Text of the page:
Source | www.cnbc.com
Ride-hailing app Lyft has hit a few milestones within the last few months. In October, Google’s parent company Alphabet invested $1 billion into the startup and the company completed half a billion ridessince its founding. In November, Lyft opened a permanent office in New York as it looks to grow its team of engineers.
Now valued at $11.5 billion, Lyft is seeking top talent as it continues to expand its operations. So how does one go about scoring a job at the company? Emily Nishi, Lyft’s Chief People Officer, says the No.1 trait she looks for in candidates is authenticity.
“We really believe that applicants should be themselves and live authentically,” she tells CNBC Make It.
Showing your authentic self can be demonstrated in a number of ways, Nishi explains, primarily by being transparent about your background. For new graduates, she says to discuss your university experiences and share your five or 10-year plan.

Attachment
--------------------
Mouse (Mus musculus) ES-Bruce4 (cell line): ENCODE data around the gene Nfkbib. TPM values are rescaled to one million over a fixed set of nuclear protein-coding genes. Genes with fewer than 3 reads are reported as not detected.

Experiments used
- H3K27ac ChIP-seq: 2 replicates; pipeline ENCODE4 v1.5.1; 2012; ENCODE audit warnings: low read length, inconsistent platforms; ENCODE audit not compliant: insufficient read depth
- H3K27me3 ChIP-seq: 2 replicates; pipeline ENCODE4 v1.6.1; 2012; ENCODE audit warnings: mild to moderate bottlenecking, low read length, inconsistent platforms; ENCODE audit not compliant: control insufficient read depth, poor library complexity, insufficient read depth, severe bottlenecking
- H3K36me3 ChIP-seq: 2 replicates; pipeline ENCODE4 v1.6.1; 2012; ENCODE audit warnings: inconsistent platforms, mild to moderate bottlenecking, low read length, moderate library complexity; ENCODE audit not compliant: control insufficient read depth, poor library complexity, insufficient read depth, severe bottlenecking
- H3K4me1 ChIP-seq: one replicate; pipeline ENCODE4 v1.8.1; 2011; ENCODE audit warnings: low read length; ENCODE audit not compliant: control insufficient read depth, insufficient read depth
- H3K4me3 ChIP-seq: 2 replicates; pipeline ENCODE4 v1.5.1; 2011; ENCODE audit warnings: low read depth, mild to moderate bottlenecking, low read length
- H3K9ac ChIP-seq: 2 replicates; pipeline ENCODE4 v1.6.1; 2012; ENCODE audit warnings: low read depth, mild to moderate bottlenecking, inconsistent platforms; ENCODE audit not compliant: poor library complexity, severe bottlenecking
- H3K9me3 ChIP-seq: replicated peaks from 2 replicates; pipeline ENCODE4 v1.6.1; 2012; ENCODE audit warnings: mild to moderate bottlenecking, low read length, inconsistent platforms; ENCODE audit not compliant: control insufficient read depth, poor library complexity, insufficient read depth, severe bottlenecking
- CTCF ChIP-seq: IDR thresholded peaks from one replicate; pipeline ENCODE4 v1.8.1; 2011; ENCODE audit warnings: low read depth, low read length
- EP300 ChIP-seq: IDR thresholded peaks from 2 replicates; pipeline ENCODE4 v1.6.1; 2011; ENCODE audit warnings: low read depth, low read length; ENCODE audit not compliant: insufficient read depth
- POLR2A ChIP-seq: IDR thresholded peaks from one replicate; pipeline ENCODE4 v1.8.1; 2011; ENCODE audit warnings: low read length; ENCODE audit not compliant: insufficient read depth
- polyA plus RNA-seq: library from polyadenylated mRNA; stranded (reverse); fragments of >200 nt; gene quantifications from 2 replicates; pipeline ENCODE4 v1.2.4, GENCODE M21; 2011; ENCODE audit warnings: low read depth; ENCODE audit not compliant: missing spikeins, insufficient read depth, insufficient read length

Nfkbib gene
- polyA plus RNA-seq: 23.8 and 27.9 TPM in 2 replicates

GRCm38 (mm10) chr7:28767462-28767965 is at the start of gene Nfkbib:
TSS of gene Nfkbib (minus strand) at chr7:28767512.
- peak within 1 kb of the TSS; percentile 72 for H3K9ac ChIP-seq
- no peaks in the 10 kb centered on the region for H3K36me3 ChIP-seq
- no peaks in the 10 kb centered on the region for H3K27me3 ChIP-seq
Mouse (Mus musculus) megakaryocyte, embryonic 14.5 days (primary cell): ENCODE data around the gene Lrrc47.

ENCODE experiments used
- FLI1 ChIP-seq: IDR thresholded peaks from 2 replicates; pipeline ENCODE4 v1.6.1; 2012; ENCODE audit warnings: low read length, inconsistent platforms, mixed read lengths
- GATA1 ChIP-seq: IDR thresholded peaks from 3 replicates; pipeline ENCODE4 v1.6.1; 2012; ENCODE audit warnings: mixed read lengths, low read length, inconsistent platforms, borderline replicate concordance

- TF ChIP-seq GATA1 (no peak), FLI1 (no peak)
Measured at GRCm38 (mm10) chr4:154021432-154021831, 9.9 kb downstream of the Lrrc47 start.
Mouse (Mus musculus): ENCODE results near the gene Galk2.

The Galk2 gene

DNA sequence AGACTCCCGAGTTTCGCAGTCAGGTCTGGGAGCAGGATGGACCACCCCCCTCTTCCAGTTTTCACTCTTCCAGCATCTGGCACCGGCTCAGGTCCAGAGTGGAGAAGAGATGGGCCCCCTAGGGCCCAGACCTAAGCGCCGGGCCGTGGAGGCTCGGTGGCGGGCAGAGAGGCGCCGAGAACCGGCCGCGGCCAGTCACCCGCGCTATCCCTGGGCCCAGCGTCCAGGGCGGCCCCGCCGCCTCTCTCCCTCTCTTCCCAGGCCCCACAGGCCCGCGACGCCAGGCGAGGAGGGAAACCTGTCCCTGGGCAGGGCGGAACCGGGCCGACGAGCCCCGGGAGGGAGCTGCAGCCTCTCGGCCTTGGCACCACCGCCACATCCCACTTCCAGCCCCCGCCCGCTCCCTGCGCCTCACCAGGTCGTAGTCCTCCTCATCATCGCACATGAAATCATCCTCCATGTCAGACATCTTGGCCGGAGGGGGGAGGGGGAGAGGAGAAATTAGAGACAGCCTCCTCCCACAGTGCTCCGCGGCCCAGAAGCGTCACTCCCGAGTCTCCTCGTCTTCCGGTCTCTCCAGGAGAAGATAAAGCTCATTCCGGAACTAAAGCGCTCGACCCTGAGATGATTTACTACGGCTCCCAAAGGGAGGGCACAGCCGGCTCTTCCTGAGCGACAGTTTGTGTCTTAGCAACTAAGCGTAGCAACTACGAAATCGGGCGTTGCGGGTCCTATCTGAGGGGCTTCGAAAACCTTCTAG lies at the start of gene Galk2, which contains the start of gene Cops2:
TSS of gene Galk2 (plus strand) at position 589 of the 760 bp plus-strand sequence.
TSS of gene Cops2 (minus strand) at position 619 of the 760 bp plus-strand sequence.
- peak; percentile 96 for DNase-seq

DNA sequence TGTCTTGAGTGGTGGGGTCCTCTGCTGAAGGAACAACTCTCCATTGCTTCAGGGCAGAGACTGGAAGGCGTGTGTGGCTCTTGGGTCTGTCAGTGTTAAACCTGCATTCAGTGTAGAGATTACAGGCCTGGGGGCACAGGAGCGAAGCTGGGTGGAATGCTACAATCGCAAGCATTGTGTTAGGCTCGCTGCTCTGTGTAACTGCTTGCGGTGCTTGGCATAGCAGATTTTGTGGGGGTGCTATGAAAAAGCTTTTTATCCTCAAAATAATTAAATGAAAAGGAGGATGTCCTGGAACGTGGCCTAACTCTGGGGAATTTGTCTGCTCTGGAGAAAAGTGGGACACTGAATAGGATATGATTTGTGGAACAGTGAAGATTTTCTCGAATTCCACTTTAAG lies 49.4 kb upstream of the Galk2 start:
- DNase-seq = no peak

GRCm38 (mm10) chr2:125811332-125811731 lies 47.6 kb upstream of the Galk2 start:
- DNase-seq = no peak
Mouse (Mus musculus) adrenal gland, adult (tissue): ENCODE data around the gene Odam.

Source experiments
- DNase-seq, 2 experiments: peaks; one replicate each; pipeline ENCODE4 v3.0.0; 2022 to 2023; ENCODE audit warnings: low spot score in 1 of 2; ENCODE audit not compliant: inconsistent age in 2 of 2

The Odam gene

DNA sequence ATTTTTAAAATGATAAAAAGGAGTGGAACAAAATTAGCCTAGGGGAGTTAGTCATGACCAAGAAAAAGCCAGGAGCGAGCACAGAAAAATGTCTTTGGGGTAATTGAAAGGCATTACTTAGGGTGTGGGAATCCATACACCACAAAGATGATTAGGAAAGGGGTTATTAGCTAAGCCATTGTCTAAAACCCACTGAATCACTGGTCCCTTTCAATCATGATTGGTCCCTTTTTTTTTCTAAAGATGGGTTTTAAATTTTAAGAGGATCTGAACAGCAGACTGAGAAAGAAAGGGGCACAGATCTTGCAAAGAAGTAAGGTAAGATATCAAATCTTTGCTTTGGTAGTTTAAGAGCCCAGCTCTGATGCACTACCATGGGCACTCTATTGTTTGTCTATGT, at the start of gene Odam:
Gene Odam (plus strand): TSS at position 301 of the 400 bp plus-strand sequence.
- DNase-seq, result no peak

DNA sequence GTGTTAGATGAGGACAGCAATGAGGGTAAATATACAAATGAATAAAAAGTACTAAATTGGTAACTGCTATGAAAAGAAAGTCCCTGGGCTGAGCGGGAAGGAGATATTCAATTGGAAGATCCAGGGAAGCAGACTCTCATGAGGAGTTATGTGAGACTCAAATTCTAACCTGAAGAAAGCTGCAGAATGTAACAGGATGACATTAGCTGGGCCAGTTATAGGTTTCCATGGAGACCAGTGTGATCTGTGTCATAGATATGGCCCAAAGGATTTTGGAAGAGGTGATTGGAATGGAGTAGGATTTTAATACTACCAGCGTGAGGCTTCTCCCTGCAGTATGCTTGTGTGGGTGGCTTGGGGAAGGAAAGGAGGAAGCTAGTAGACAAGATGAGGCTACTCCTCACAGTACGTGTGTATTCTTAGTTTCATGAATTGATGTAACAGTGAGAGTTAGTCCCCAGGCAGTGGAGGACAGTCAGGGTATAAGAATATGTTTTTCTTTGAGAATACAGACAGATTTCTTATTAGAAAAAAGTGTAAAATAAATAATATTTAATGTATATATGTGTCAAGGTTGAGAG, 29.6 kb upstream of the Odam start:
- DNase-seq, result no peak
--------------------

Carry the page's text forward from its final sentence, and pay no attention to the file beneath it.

Meanwhile, mid and senior-level applicants should give detailed information about your work history and what’s important to you. Nishi says that she also wants candidates to freely ask questions about the company when the opportunity arises.
“I want the candidate to ask me everything that’s on their mind because choosing a job is a big commitment,” she explains. For example, you may have to uproot and move your family to a new location. If you’re a recent graduate, you may have student loans that could factor into your decision-making.
Being authentic and open about what you’re seeking and your background also gives hiring managers a comprehensive overview of who you are and allows them to determine how you would fit in with their company culture, according to Nishi, who worked at YouTube prior to starting at Lyft.
At Lyft, the HR team looks for candidates who exemplify their core values and who are able to “create fearlessly,” be proactive, make things happen and, most importantly, uplift others.
She also wants candidates who are customer-focused. “We care a lot about our passengers and the driver experience,” she says. In fact, Nishi explains that Lyft was the first ride-hailing app to introduce tipping drivers.